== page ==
Colorado “trader” charged with duping retirees in $4 million Ponzi scheme

Gary Snisky is charged with telling elderly investors that he would invest their money in government-backed agency bonds. Instead, he used $2.8 million of investor funds to pay his salesmen and to make mortgage payments on his own home, the SEC said.

On November 21, the Securities and Exchange Commission and the U.S. Attorney in Denver charged a self-described institutional trader in Colorado with running a Ponzi-like scheme in which he duped insurance agents into preying on elderly annuity owners.

Gary C. Snisky, 47, of Longmont is accused of employing insurance agents to sell interests in his company, Arete LLC, which he said offered a safer, more profitable alternative to an annuity based on government-backed agency bonds. 

A computer specialist who worked for Snisky, Richard Greeott, plead guilty on October 7, 2013 to mail fraud and money laundering charges, the U.S. Justice Department said in a release. As part of Greeott’s plea agreement, he agreed to make restitution of up to $4,501,887.

According to a federal grand jury indictment and Greeott’s plea agreement:

Beginning in 2010 and continuing through January 2013, Sniksy operated Colony Capital, LLC, which purported to be a private equity firm offering investment opportunities in bonds, futures trading, and other offerings. Sometime in 2011, he shut down Colony Capital and formed a similar firm called Arete, LLC.

Starting in July 2011, Snisky offered a 10-year investment model based on the purchase of Ginnie Mae bonds, which promised the investor a 10% upfront bonus and an annual return of 7%. Prior to April of 2012, Snisky began offering a five-year investment model for the Ginnie Mae bond program, which promised a 6% annual return on the invested money.

Between approximately July 2011 and January 2013, Snisky received more than $4,000,000 in investor money that was supposed to be invested in the Ginnie Mae bond program. He did not purchase any Ginnie Mae bonds.

In mid-2010, Snisky asked Richard Greeott, who was doing IT work for Colony Capital, to develop an algorithm for a fully-automated trading system for trading in the futures market. By the end of 2012, Snisky knew that Greeott was still developing the algorithm and was merely testing it by trading in a simulated environment and by making small trades in the futures market.  

[But] Snisky convinced investors, potential investors, and financial advisors that Colony Capital and Arete were using the algorithm to profitably trade in the futures market. Based on these false statements, Snisky received more than $300,000 from investors to be invested in the futures trading program. He did not invest this money as promised. 

Snisky also falsely boasted about Colony Capital’s and Arete’s success in the futures market in order to falsely bolster the companies’ overall appearance of success. The government is seeking to forfeit over $1.9 million in currency seized from Gary Snisky and related LLC accounts and a commercial real property valued at approximately $400,000.00.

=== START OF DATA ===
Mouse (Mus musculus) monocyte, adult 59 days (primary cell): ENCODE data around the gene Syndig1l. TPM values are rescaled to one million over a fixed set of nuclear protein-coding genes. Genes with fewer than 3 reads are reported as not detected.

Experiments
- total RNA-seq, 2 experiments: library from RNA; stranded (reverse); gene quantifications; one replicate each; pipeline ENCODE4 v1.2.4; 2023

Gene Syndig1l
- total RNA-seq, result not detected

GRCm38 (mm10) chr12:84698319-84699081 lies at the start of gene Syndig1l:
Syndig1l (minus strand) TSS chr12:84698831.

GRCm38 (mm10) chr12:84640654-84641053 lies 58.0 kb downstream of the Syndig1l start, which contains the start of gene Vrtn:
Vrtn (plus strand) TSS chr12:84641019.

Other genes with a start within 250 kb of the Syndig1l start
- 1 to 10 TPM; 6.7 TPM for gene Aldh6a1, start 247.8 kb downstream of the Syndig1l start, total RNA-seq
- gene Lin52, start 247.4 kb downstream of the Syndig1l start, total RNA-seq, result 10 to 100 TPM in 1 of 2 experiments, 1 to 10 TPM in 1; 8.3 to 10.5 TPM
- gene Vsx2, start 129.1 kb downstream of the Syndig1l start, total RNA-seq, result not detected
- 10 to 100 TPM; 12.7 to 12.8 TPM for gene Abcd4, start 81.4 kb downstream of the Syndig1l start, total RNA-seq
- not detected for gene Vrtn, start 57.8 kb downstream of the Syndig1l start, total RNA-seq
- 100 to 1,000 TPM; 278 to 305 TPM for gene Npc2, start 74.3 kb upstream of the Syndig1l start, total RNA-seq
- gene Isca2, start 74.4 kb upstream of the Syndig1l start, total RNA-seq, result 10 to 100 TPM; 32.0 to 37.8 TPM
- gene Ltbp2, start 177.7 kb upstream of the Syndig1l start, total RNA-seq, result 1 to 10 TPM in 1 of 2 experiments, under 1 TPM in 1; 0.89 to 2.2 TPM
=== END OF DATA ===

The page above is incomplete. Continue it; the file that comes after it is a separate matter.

According to the SEC, Snisky told annuity owners that he would use their money to buy government-backed agency bonds at a discount and use them to engage in “overnight banking sweeps.” Instead, he used some $2.8 million of investor funds to pay his salespeople and make mortgage payments on his own home, the SEC said.

In August 2011, after raising at least $3.8 million from more than 40 investors in Colorado and other states, Snisky recruited veteran insurance salespeople who would sell the Arete investment to their established client bases that owned annuities, according to the SEC’s complaint filed in Denver. The majority of investors in Arete used funds from their IRAs or other retirement accounts.

The SEC alleges that Snisky described Arete as an “annuity-plus” investment from which investors could withdraw principal and earned interest with no penalty after 10 years while still enjoying annuity-like guaranteed annual returns of 6% to 7%. Snisky’s sales pitch was so convincing that even one of his salespeople personally invested retirement funds in Arete, the SEC said.

Snisky created and provided all of the written documents that the hired salespeople used as offering materials to solicit investors.  Snisky also showed salespeople fraudulent investor account statements purporting to show earnings from Arete’s investment activity.

Following an initial influx of investors, Snisky organized at least two seminars where he met with investors and salespeople. He introduced himself as the institutional trader behind Arete’s success and hand-delivered fraudulent account statements to investors attending the seminars.   

The SEC’s complaint against Snisky seeks a permanent injunction, disgorgement of ill-gotten gains plus prejudgment interest, and a financial penalty.

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